The lawyer shows he is trapped by his response, “And who is my neighbor?” Apparently, the lawyer thinks he has loved God sufficiently, but he wants to know who his neighbor is, so that he may know whom he must love and whom he may still hate. The Jewish teachers in those days taught that Jews must show love to other Jews, even if they were angry at them, yet this did not apply toward Gentiles, and certainly not to Samaritans. The lawyer asks this question, because he doesn’t want to love his neighbor.
Jesus responds by telling the story of the Good Samaritan. A man goes down from Jerusalem to Jericho, where along the way he gets jumped by bandits, beaten, robbed, and left halfdead along the side of the road. Jericho has an interesting history in the Bible. It was destroyed by God when Joshua led Israel to the promised land. Joshua said that anyone who rebuilt Jericho would be cursed before the Lord, and it would cost him his oldest and youngest sons (Joshua 6:26). And hundreds of years later, a man did rebuild Jericho at the cost of two sons (1 Kings 16:34). In 2 Chronicles 28, God punished Judah, because king Ahaz had led them into idolatry. So, he let Israel defeat Judah in battle and take 200,000 captives to Samaria. Yet, godly men in Samaria reminded them that they had their own sins before God, so the Samarians, foreshadowing the Good Samaritan, clothed the people of Judah and brought them back to Jericho. So, the Bible connects Jericho with sinners, who forsake God’s right path. So, one could argue that this man going down to Jericho was acting wickedly. This man lying half dead on the side of the road to Jericho is the proverbial man who got what he deserved. Do you help a man who got what was coming to him?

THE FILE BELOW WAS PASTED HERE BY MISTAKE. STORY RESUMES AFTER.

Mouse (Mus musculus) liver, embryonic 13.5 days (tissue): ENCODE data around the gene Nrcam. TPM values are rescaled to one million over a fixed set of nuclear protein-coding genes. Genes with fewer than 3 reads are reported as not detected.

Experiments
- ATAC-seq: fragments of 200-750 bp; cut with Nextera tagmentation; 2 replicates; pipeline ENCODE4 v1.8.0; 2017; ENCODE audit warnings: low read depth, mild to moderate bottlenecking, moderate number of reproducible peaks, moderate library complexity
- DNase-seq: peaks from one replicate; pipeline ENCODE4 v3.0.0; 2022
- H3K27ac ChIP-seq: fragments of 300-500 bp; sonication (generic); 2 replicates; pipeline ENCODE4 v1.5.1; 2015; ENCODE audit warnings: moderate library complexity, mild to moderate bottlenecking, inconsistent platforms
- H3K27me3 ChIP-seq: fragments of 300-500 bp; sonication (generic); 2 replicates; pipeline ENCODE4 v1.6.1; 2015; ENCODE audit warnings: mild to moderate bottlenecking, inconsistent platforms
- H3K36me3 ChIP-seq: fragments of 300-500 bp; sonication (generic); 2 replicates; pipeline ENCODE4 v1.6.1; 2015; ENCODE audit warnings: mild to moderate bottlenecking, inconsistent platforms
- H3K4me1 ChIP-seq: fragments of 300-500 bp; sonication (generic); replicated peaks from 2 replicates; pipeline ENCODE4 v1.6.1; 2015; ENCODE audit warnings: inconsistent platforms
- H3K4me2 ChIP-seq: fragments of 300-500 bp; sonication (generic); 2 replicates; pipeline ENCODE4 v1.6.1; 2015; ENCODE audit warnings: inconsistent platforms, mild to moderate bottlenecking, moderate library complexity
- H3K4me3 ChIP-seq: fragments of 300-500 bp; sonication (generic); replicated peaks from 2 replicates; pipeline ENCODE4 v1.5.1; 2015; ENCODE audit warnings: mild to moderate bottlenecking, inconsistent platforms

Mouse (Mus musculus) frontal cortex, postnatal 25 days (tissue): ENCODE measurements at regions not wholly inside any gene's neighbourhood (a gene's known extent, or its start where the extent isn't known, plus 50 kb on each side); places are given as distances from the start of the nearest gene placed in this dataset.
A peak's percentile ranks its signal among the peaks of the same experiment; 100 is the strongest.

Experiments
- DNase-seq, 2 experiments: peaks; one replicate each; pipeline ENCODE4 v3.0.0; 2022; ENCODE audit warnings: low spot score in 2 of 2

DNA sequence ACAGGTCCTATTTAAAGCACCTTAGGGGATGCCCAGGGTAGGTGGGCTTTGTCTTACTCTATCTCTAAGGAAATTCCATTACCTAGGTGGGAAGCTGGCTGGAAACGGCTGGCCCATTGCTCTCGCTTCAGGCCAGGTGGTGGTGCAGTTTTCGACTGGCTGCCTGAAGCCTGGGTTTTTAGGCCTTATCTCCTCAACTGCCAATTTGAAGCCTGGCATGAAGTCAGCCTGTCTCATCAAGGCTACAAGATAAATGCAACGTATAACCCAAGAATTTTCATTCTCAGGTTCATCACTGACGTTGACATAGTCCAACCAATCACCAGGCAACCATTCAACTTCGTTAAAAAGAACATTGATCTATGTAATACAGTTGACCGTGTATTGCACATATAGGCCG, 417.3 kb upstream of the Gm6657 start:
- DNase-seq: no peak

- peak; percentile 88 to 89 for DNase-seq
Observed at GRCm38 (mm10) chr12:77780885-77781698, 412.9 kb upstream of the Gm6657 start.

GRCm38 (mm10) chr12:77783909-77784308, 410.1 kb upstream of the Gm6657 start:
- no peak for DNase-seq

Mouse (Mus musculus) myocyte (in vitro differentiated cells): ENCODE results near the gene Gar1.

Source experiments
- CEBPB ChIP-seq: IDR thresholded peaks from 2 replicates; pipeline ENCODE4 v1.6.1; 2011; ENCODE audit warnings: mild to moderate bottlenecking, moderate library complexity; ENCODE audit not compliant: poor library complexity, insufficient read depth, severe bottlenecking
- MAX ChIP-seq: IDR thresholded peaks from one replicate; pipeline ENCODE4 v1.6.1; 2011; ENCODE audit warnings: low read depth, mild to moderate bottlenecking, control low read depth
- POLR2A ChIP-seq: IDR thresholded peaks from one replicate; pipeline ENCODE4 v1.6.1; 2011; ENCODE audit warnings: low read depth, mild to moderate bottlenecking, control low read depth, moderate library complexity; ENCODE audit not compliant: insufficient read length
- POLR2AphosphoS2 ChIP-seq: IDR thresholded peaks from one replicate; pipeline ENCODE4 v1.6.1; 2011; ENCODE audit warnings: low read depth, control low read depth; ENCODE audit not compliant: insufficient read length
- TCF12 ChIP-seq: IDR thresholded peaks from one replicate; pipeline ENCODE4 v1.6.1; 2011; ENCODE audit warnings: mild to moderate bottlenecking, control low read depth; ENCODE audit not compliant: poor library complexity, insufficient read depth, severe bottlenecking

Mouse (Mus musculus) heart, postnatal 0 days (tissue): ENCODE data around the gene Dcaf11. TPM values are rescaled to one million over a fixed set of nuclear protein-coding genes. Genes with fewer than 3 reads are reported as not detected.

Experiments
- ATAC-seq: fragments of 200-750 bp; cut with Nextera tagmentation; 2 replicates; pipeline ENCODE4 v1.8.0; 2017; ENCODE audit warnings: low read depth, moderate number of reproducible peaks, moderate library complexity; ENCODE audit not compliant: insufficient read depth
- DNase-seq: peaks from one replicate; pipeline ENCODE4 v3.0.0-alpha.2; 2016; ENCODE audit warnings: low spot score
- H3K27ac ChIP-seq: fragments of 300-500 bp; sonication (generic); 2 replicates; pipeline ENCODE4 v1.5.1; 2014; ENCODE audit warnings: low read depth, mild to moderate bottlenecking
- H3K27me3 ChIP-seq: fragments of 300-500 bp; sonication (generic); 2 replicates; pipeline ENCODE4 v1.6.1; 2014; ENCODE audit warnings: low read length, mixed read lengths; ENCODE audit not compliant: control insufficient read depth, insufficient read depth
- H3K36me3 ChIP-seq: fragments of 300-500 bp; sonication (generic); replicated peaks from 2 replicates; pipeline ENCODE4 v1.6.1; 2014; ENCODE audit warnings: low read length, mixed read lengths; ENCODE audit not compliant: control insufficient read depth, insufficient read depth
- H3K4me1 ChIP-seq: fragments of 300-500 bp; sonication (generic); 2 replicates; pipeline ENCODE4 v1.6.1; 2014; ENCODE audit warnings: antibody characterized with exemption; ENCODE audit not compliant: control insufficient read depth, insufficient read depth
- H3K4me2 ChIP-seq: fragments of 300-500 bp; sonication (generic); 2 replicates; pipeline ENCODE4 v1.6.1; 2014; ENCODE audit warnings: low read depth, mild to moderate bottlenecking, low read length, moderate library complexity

The priest and the Levite didn’t. Priests are descendants of Moses’ brother Aaron, the first High Priest. Their job is to perform all religious rites in the temple, to sacrifice, pray for the people, and teach them the Scriptures. God designated the Levites as assistants to the priests. Aaron was a descendant of Levi. So, all Levites who weren’t descendants of Aaron were in charge of guarding and maintaining the temple. At times, they were even called to do the functions of the priests. The priest and the Levite were experts in the Law of God. They knew the Holy Scriptures better than anyone. Yet, they didn’t do what the Law required of them. They didn’t help the poor beaten-up man on the side of the road.
Why didn’t they help? Did they think the man deserved to be beaten up? How could they have known that? Were they afraid that the bandits were lying in wait? It doesn’t matter what excuse they made to justify themselves. They were required to help that man and they didn’t.
Yet, here comes the Good Samaritan. Samaritans are hated by Jews. Samaria became synonymous with the northern kingdom of Israel, because one of the kings of Israel made Samaria its capital city. When God punished Israel by letting Assyria take them captive, the king of Assyria sent foreigners to Samaria to replace the Israelites. So, Samaritans were half-breeds, who mingled their pagan customs with the religion of Israel. So, Samaritans were enemies of orthodox Jews.
Yet, this Samaritan sees his enemy lying on the road in need and he helps him. He pours on wine to disinfect the wounds and oil to protect them from infection. He binds up his wounds and puts him on his own animal, and takes him to an inn to care for him. Then, he pays the innkeeper two day’s wages to care for him while he is gone, but promises to pay him back whatever more he spends when he returns. He basically handed over his credit card for a stranger in need. The Samaritan did for that beaten-up man what he could only pray someone would do for him, yet could not expect it.